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The Value of Typography Design

Why font-stretching is a crime (+ typography tips)

I was first introduced to the design industry through typography/ lettering talks by Jessica Hische in 2015. And you can imagine my fascination with type design via the details of her logo works.

We’re all attracted to colours, imagery and the fancy stuffs in design and we forget that understanding typography is half the battle done because type contributes to 2 factors — graphic conveying moods and words conveying language.

Why pay for typefaces when there’s free ones?

(Some) Free fonts are great but paid type has more thought and details going into it.

Characters are Designed Individually to Fit Together

Type designers design individual characters with multiple edits, and then they go through the trouble of testing kernings individually (aa, ab, ac, …, ba, bb, bc, etc.) and as a whole with words. Even though a lot of these things are more automated with technology nowadays than in the past, a lot of refinement goes into each character individually to make sure they look right together.

Some free fonts have really bad kernings and people using it either 1) go through the trouble to fix it manually or 2) use it as it is. Neither of this is a great (or fun) way to design.

Ligatures and Alternate Glyphs

Ligature that works.

Ligatures and alternate glyphs are a blessing — it’s like a nice surprise to a font that might seem simplistic and plain. But if it’s inaccessible (or, in the case demonstrated below, “too accessible”), it’s a pain.

Alternate glyphs in place of ligature. This doesn’t work well for variable design.

In this case above, “Better” becomes “BeGer” because “tt” is replaced with an alternate glyph of G. I don’t know if there’s an actual “correct way” (though there’s definitely “best practice”) to add alternate glyphs, but one thing I’m sure is I will not be able to use this font in web design unless it’s a static graphic. (P.S.: I did purchase this font, albeit at a very very low price. Obviously if you’re considering expensive fonts, test it out before purchasing.)

Tip: This gif below is how an alternate glyph should work. There’s also another way where you can open the glyph window to see all the glyphs available (at least in the Adobe softwares like Illustrator and Photoshop).

Accessing alternate glyphs in an otf font.

Type not only communicate words but also visuals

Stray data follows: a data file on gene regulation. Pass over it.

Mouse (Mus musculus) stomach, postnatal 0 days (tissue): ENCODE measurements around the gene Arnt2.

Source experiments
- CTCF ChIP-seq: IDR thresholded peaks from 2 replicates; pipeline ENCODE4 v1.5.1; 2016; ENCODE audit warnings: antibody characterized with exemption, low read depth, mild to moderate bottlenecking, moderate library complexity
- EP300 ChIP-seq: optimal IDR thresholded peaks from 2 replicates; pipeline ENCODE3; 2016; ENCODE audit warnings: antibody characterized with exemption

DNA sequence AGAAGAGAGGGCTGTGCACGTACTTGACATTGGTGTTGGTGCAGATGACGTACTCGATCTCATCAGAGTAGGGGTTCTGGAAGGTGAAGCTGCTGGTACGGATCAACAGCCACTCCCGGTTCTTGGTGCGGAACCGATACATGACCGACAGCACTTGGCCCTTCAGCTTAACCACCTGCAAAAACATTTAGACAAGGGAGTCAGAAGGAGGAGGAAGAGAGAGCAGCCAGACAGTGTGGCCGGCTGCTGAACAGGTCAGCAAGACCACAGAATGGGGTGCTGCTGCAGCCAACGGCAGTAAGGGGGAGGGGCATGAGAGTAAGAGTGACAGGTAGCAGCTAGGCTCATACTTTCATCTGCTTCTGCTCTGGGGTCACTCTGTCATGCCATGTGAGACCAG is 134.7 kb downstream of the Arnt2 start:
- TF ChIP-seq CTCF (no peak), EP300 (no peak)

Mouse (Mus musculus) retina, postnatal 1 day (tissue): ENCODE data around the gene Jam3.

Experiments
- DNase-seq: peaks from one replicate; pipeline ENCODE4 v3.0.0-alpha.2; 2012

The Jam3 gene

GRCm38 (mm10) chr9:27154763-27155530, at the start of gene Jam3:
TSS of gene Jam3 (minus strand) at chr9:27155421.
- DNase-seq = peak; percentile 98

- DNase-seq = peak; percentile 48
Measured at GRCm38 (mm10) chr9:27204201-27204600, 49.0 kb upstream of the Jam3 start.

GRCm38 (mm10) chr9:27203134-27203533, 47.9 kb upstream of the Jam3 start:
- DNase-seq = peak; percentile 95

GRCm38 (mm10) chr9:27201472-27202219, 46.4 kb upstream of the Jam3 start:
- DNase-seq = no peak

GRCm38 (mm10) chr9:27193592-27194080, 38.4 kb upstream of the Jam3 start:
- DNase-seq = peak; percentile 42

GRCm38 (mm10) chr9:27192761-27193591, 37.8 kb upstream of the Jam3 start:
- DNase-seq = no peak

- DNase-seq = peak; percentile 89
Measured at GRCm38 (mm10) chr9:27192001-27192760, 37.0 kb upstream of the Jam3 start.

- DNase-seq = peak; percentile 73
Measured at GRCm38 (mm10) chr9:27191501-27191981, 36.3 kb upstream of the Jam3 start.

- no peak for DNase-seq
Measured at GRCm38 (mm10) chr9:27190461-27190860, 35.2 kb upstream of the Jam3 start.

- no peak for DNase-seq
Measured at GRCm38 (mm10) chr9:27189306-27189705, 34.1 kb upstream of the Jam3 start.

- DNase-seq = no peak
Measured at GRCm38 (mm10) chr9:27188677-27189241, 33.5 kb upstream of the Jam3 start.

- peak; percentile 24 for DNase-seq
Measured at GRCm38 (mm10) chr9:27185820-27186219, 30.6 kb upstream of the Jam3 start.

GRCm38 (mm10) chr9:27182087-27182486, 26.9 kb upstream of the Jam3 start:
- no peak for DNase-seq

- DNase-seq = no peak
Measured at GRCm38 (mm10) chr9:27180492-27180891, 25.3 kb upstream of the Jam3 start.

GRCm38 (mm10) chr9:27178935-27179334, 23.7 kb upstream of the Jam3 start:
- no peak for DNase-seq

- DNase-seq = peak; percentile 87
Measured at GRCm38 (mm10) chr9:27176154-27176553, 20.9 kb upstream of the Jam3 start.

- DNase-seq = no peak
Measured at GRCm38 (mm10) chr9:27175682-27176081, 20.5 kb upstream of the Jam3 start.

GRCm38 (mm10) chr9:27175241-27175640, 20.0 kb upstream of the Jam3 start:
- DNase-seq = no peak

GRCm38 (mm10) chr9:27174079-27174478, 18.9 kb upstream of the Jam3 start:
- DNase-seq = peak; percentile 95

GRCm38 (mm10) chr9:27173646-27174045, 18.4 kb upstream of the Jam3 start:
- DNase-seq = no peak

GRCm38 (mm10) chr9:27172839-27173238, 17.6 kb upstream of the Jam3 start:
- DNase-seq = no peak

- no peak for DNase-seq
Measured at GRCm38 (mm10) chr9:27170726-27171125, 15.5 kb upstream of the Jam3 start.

Designing Mood
I’m sure everyone who has read a post about “how to pair type” has read that “mood” is one of the “method”. What the heck does that even mean?

If you saw typography as shapes you’d be more likely to understand why it depicts mood. Fonts with rounder edges are softer and friendlier as compared to fonts with sharp edges.

You can read more about how typography impacts mood in this article — How typography impacts your mood.

Legibility Consideration
Visual shapes also aids legibility.

Font weight, contrast between strokes, differences in height of ascenders and descenders, serifs, etc., are all contributing factors.

Height differences in uppercase I and lowercase L is important to help distinguish the two, especially in smaller font sizes because we read the shape of the whole word and not individual letters (according to this article — How We Read, even though I recently heard that’s been debunked).

Perhaps the above image is not the best demonstrated example, but some other examples are like having lt as ligatures that looks like tt because the crossbar crosses over (especially in script fonts), or when you confuse between o (small-cap letter o), O (big-cap letter o) and 0 (zero).

It’s important for type designers to know how the various glyphs might work together or cross over eg. content with types and numbers.

Designing Various Weights for Balance and Complement

Other than designing for characters to pair well in various weight, type family is also designed to look balanced in different sizes via different weights.

When you want to use the same visual weight of a font in different sizes, you need to use a different font-weight to counteract the visual difference because fonts in smaller sizes look lighter.

Tip: Tracking should be considered to be increased for bigger-sized fonts and decreased for smaller-sized fonts, depending on the font itself.

Demi and bold font-weights look like they have the same visual weight in different sizes.


The value of type design shouldn’t be overlooked just because it’s so common in our everyday life. Just like how a pair of shoes can change the vibe of an entire outfit, choosing the right fitting font works the same way for the overall design.

I love typography because it’s so basic and “boring” to some people, BUT it really shows when you’re bad at it that you’re not an experienced designer. Like I always say, get the basics and foundations right and you’ll add so much more quality and value to your work. (I mean, I’m learning too.)

Hopefully there was something of value for you in this post, whether you’re a designer or not. Till next post, adios!




Life, by designers.

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Esther Teo

Esther Teo

Human. Designer. Feels a lot. Thinks a lot. Writes sometime. https://esthertch.com

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